• Unusual vaginal bleeding, such as after sexual intercourse, between periods, after menopause, or after a medical examination of the pelvis [1,2,3,4]
  • Unusual vaginal discharge [1,2,3,4] that may be watery, bloody or that may have a foul odour [5]
  • Increased urinary frequency [2,3]

When cancer spreads to surrounding areas or distant body regions, it may give rise to:

  • Pain in the pelvic area
  • Trouble urinating
  • Swelling of the legs
  • Kidney failure
  • Bone pain
  • Weight loss and lack of appetite
  • Fatigue. [1,4]

If you experience any of the following symptoms, it is best to see your doctor as soon as possible:

  • Bleeding after menopause
  • Heavy periods or bleeding in-between periods
  • Frequent bleeding after intercourse
  • Vaginal bleeding is accompanied by weakness, fainting, or light-headedness. [1]

How is cervical cancer diagnosed?

A Pap smear is part of a woman’s routine gynaecological examination. During this procedure, a speculum is inserted into the vagina and a doctor performs a smear of the surface of the cervix. This will transfer cells from the cervix to a specimen bottle from where the cells are taken to be examined under a microscope in a laboratory. If abnormal cells are detected, your doctor may elect to remove a piece of the cervix – this is called a biopsy and it can be performed in the rooms or in theatre, depending on the size of the specimen to be removed. [1,2,6]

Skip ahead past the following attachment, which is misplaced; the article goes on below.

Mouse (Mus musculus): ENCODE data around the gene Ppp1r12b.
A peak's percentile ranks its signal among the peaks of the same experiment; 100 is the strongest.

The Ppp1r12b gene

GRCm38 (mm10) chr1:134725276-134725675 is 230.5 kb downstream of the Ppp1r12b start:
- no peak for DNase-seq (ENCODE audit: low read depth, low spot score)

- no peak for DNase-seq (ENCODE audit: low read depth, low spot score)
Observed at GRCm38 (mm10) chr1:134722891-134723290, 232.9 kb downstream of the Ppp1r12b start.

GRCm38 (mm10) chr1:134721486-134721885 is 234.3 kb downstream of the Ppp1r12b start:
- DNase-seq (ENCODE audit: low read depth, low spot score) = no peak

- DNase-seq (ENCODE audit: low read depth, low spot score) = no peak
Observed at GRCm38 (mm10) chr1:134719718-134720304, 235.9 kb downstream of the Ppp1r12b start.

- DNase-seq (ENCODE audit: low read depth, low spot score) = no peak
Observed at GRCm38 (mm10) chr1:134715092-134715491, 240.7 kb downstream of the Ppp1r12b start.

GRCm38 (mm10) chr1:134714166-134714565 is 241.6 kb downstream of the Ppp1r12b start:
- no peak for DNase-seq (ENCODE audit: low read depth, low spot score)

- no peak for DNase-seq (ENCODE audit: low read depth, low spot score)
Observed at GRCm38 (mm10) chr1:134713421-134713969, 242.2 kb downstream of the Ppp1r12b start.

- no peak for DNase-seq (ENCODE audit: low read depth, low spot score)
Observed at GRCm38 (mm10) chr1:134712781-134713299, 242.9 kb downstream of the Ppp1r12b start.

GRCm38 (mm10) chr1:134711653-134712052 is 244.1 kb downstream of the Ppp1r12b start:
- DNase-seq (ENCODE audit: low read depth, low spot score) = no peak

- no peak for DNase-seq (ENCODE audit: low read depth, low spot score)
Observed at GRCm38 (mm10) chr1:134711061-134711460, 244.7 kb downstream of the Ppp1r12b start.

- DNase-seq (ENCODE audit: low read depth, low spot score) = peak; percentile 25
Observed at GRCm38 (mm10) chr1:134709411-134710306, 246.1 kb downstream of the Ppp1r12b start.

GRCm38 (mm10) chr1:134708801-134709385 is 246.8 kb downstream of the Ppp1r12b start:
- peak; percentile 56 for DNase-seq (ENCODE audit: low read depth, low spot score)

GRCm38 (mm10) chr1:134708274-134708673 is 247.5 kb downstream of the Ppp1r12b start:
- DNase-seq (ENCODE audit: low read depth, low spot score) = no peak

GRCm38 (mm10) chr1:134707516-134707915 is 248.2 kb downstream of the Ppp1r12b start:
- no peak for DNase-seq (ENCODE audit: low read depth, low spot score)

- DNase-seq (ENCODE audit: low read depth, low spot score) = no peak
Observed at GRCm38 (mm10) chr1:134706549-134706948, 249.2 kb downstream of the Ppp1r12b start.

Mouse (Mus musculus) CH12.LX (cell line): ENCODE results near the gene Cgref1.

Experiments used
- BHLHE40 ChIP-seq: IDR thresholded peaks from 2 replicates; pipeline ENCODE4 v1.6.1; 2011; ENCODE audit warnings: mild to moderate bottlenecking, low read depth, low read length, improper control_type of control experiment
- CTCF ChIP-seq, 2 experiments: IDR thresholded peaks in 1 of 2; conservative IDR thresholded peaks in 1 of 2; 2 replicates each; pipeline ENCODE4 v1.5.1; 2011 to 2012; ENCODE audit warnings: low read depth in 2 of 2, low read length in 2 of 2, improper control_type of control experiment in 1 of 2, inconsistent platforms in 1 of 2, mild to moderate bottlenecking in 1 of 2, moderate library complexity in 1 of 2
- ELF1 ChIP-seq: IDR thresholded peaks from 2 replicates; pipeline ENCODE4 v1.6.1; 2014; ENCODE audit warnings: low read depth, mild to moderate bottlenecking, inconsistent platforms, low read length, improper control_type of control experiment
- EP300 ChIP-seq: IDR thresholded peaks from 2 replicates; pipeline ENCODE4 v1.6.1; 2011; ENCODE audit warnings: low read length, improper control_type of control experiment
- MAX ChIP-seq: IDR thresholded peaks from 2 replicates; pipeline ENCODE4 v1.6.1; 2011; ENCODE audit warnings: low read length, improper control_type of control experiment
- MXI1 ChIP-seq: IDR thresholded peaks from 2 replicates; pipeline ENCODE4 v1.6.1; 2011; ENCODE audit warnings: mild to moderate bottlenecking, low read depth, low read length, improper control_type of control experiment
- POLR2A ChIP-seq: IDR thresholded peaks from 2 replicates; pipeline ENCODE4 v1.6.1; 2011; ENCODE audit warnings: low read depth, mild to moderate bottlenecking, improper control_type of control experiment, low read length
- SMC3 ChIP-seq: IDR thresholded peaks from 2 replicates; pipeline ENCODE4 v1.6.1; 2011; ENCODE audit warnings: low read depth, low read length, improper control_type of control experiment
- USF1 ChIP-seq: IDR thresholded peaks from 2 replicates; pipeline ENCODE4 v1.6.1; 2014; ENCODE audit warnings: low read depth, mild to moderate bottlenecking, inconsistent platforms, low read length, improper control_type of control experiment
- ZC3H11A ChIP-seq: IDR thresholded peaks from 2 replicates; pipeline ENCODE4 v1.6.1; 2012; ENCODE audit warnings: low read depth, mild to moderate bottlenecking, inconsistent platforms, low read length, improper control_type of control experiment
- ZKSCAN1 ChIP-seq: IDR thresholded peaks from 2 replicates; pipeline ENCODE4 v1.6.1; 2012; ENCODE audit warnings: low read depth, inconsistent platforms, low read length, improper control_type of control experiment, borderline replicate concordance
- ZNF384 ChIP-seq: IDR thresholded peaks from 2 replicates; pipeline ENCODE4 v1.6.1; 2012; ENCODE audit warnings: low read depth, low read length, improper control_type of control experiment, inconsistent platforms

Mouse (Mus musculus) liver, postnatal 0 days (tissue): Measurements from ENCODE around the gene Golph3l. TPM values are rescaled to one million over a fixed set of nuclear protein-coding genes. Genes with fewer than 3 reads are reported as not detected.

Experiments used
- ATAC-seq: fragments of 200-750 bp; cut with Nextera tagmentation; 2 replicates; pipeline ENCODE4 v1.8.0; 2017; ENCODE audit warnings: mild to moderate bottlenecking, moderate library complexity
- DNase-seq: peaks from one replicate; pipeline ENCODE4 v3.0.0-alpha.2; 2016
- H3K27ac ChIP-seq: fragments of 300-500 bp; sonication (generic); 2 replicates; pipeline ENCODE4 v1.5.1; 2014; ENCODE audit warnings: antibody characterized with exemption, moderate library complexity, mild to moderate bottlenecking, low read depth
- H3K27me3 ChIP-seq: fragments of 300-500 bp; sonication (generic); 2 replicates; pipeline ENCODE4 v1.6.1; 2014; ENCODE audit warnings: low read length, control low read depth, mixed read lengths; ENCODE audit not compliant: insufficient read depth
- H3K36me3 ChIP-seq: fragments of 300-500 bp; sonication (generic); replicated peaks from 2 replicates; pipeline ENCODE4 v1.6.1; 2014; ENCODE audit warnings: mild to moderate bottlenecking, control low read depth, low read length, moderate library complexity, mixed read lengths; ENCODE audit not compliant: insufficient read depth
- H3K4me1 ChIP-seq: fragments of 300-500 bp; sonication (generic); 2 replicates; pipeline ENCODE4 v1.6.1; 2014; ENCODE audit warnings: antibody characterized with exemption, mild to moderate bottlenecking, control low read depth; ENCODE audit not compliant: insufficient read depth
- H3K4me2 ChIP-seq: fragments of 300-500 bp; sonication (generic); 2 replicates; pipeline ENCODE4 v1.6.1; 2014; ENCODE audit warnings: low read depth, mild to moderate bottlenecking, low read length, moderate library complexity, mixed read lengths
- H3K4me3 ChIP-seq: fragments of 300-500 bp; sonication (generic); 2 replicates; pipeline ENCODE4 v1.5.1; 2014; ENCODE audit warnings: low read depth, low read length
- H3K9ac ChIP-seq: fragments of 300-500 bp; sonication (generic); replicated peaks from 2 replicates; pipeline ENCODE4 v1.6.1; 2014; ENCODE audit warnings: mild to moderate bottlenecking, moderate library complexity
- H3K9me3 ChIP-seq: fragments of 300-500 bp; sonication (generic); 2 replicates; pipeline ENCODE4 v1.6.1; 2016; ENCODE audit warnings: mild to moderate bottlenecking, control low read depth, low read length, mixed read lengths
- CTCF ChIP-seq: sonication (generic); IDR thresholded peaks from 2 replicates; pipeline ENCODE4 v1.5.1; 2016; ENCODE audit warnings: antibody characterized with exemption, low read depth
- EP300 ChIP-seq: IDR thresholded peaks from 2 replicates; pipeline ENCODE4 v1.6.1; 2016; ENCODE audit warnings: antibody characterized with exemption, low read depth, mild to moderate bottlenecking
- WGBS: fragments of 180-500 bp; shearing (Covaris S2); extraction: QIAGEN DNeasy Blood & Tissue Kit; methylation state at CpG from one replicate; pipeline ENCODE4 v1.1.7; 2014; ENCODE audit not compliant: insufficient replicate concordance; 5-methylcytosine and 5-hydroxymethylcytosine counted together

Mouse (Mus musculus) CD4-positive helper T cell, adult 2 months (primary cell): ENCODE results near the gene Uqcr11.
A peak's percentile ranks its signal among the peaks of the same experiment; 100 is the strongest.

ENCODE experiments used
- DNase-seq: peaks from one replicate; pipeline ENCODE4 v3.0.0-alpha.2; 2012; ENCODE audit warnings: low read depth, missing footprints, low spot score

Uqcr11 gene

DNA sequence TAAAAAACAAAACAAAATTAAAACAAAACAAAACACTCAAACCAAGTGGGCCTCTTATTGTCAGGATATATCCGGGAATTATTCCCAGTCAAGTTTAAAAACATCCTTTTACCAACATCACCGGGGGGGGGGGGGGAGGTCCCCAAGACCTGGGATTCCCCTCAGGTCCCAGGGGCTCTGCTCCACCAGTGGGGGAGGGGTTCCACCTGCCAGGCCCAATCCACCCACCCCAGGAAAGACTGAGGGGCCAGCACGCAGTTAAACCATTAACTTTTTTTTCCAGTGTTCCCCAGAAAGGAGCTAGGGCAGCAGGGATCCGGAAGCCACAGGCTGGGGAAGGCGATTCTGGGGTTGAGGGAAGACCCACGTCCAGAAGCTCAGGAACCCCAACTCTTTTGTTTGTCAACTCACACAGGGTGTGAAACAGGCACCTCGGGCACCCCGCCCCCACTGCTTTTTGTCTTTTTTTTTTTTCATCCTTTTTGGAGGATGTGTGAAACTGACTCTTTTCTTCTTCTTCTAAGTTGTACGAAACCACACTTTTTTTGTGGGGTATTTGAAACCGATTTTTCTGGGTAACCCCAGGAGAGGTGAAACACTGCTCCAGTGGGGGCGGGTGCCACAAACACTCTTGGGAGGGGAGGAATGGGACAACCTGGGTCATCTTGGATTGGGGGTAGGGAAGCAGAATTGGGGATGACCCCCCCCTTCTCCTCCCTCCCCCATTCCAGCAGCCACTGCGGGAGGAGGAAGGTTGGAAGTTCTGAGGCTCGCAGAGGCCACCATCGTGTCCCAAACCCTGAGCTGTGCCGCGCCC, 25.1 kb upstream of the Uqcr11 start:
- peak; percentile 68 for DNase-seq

A colposcopy may also help to diagnose cervical cancer. This is similar to a Pap smear, but a harmless dye or acetic acid is used to stain the cervix so that it is easier to identify abnormal cells. These are then examined with the use of a magnifier, or colposcope, which magnifies the cervix by 8 to 15 times. Once identified, a biopsy of the abnormal cells will be taken. This procedure is usually also performed in a doctor’s room.  

There are also more invasive procedures to assist with a cervical cancer diagnosis. The first one is called LEEP (loop electrosurgical excision procedure). This procedure can be performed by a gynaecologist in his/her room. An electrical wire is used to excise a sample of cervical tissue. The second procedure is usually performed under general anaesthesia in the theatre where a part of the cervix is removed (this is called conisation) with a LEEP, a scalpel (cold knife), or a laser. [1,6]